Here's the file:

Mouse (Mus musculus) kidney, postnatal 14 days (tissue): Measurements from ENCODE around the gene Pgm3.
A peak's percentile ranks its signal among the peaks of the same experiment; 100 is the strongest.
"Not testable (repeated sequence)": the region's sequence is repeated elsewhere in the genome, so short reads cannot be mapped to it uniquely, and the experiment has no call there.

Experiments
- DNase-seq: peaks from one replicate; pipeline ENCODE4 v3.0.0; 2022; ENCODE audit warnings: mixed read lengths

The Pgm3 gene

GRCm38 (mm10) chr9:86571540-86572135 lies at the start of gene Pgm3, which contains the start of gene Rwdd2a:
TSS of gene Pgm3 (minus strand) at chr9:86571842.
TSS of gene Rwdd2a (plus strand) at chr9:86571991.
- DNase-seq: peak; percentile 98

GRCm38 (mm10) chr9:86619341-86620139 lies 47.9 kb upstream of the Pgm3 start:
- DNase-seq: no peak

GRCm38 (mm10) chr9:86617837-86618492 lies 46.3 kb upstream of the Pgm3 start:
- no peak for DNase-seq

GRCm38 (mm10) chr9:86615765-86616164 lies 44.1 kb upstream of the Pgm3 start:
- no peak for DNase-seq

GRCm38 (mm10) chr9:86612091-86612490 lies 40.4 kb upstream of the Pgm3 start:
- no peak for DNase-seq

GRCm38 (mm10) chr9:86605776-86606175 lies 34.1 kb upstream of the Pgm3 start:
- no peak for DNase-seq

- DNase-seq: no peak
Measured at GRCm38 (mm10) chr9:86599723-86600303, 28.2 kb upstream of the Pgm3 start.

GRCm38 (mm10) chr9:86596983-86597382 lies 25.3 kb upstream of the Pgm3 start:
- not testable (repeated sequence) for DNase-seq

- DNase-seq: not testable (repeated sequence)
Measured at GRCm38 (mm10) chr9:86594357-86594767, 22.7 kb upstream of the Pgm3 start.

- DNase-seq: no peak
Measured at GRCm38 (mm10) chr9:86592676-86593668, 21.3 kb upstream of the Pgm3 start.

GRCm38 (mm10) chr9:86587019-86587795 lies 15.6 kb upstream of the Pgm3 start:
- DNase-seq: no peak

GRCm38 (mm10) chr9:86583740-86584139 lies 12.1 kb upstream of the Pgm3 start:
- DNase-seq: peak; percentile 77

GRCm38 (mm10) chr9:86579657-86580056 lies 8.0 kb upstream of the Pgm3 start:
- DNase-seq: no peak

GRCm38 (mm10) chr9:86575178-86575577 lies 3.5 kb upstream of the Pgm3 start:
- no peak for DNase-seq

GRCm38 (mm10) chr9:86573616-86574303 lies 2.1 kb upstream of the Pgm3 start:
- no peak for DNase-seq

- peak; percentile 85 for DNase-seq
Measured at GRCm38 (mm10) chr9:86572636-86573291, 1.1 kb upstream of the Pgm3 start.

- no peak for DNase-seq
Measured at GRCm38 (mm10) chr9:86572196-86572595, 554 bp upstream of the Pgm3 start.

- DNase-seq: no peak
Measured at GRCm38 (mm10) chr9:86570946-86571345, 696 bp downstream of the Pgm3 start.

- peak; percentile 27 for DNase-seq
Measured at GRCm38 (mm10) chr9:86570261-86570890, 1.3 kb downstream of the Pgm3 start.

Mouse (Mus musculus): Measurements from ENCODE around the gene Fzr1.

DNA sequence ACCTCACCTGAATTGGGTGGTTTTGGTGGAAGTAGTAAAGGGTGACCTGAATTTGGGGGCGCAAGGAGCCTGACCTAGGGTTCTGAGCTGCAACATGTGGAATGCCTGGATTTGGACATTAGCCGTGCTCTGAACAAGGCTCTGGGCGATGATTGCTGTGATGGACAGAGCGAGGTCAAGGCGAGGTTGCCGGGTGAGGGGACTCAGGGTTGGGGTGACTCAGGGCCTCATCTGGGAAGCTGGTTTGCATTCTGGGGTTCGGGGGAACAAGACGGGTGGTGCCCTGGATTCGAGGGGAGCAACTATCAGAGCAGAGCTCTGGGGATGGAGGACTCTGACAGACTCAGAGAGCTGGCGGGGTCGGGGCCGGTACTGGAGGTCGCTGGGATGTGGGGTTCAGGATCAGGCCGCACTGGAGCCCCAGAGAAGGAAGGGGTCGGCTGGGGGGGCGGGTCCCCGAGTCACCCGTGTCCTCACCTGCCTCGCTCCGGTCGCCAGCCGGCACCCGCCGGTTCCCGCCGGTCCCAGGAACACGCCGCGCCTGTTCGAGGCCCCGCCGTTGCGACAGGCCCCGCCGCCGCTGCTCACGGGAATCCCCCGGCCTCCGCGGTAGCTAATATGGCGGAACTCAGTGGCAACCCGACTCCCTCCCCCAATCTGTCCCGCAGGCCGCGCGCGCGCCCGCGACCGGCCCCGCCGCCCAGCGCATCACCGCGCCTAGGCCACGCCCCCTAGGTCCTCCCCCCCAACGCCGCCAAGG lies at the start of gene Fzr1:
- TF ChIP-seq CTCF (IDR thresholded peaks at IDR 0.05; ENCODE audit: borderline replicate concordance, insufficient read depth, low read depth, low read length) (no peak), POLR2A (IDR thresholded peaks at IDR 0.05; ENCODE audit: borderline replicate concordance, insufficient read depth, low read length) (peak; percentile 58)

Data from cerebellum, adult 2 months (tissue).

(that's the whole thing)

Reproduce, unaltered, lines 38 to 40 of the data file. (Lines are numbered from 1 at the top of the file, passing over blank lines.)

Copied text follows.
- no peak for DNase-seq

- peak; percentile 85 for DNase-seq
Measured at GRCm38 (mm10) chr9:86572636-86573291, 1.1 kb upstream of the Pgm3 start.